With a change in tools is a change in the conversation. I like that I can type as fast as I can think —even faster. Those stray thoughts that so often get lost when I have a pen in my hands have a chance to survive on a laptop screen. Maybe these thoughts aren’t even that great, but that’s for me and my editor to decide later with the delete key. And the uniform typography offers endless clarity while my chicken scratch handwriting can seem as indecipherable as Farsi.
Sometimes I purposefully leave my laptop at home and bring a notebook with me to the coffee shop or library or wherever I plan on writing. Regrettably, this action often makes me feel lost. I cannot as easily tell a story on paper, as I can on a screen. Part of it is also the lack of physical barrier. The laptop screen is a shield from the rest of the world, it guards you from the rest of the coffee shop like your car on the road or cubicle in an office. And the gesture of handwriting feels so strange, like petting a cat rather than communicating something.
I miss the days I spent as a teenager writing on the beach or in the woods. Even writing in the bath. I can’t do that with a laptop. I worry about dirt or sand or water getting in it. It is too big to rest on the top of my knees when I sit on the ground and cross my legs in front of me. The weight of the laptop is an every day burden. A laptop is an indoor thing. But bringing a notebook with me on a hike or bike ride tends makes the difference. The movement, the silence far away from the city, and my solitude makes handwriting seem like the only plausible way to communicate my ideas. It is hard for pen and paper to compete with the distractions of the city. Just as hard as it is for a word processing software to compete with the wiles of the Internet.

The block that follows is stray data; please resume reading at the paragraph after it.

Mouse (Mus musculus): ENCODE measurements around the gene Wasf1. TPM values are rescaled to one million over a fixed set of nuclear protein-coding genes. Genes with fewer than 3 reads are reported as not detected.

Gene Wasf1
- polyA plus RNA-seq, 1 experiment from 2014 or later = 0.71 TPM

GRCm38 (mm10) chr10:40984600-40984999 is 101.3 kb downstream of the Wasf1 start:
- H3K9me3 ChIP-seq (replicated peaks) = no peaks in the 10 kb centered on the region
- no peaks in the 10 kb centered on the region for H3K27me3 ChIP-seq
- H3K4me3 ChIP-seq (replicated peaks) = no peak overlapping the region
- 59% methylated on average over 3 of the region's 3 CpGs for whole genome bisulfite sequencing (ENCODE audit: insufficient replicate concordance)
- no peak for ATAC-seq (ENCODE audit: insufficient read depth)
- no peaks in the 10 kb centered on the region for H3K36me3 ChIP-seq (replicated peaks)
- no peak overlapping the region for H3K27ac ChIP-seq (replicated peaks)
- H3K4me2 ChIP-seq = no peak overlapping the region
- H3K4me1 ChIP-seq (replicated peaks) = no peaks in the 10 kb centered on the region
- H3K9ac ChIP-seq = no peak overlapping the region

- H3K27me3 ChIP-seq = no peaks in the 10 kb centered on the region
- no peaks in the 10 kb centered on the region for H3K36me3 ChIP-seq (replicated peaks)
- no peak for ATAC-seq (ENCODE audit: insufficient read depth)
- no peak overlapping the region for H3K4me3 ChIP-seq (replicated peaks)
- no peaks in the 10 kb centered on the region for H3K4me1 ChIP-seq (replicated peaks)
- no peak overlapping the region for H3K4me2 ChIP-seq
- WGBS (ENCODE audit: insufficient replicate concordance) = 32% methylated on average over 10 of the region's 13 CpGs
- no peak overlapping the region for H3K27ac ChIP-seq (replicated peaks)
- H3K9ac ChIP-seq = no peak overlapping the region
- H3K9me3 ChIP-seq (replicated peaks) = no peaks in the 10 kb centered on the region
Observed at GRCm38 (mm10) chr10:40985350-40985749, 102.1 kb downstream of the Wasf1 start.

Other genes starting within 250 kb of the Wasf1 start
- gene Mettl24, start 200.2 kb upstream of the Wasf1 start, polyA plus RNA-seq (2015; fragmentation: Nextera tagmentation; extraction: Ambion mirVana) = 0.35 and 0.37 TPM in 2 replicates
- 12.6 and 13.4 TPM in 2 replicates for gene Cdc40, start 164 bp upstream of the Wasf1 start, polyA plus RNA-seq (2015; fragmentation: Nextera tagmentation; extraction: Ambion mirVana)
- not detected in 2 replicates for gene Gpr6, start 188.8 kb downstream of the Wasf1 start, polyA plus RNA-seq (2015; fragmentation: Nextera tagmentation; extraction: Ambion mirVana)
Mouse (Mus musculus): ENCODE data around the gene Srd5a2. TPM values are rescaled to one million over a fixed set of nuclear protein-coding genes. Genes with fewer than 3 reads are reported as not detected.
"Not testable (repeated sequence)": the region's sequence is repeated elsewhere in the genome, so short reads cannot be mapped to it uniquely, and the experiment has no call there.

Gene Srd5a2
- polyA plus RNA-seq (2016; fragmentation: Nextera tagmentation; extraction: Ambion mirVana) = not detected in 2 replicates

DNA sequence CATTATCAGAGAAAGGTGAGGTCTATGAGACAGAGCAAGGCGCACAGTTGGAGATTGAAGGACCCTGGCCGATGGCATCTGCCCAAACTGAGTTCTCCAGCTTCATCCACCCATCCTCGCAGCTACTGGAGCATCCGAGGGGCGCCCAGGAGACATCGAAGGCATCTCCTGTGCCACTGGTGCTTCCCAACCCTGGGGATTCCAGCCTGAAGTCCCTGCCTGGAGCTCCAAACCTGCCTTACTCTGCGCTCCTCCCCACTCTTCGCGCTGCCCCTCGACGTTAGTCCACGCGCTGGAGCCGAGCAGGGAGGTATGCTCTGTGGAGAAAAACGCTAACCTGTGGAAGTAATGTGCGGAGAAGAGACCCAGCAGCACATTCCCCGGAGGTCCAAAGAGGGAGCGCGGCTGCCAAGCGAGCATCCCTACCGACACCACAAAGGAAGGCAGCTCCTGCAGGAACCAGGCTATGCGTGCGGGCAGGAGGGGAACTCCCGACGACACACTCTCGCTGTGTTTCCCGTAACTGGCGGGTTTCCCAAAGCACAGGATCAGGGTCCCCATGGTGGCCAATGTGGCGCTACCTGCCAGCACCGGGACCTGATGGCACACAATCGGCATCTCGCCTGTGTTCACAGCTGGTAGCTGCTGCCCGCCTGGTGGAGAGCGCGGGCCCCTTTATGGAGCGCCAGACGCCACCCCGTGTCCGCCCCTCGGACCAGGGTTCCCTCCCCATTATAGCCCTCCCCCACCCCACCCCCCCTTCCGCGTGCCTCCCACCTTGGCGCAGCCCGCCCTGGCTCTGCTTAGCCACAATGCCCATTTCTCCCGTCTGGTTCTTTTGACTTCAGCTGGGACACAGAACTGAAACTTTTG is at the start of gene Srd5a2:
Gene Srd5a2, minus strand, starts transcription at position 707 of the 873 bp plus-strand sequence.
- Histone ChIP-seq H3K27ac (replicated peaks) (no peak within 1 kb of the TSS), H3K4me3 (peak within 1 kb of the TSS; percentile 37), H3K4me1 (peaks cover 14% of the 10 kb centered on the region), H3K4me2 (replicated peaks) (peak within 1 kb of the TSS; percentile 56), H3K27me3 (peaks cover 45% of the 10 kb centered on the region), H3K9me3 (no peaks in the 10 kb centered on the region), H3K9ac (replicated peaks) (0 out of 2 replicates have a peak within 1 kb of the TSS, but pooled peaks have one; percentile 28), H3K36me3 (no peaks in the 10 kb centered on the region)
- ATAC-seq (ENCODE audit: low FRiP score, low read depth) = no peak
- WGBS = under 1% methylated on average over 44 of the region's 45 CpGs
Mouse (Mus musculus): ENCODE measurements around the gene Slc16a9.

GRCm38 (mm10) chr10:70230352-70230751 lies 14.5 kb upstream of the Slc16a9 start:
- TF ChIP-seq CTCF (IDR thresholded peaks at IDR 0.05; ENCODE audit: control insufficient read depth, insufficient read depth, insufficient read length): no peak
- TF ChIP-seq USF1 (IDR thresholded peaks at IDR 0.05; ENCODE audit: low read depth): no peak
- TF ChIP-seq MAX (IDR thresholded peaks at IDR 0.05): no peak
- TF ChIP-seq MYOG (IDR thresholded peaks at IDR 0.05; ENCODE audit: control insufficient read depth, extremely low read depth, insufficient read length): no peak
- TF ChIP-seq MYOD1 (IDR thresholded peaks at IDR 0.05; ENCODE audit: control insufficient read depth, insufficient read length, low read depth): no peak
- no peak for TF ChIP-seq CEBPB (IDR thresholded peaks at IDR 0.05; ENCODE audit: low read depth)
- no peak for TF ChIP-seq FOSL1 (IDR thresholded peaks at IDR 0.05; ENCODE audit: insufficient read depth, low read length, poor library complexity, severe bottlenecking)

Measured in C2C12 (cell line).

On a more sentimental note, why do we still — almost all of us — keep journals on a paper? If you would never keep a private journal on a screen — because it feels too formal, too concrete — then you really ought to try writing on paper as often as you can stand. I decide when to turn on or off the pages. It requires nothing from me but ink.
A story can be told over multiple platforms and hold up on each one whether comic, videogame, film, or text. But the storyteller is never really platform ambivalent. A filmmaker or an artist or a writer is always conscious of his materials when he creates. Platform is a muse. I encourage you, at least some of the time, take up with the less sexy option: the notebook over the Macbook. See what kind of ideas spring from this experiment.
This is a practical application for any creative discipline, like music made with unplugged instruments and sketching designs by hand rather than using Photoshop. Think about Tino Sehgal’s unforgettable work of art, “This Progress,” a team of actors performing in a stripped empty Guggenheim museum or the science fiction fantasy worlds Tara Donovan builds with scotch tape and styrofoam cups. Consider the runners from poor countries who perform so excellently at the Olympics. They didn’t pick up sports requiring uniforms or equipment. Sneakers are nice, but all they need are their feet.
Never think of creativity as an expensive thing. You always have the option of the cost-free transfer of ideas from brain to paper. If you can find water, you can find a pen and paper. Go outdoors with your imagination. And take comfort in the fact that even at your most desperate hours, you can always create.
The Orphan, Issue #4
June 1, 2011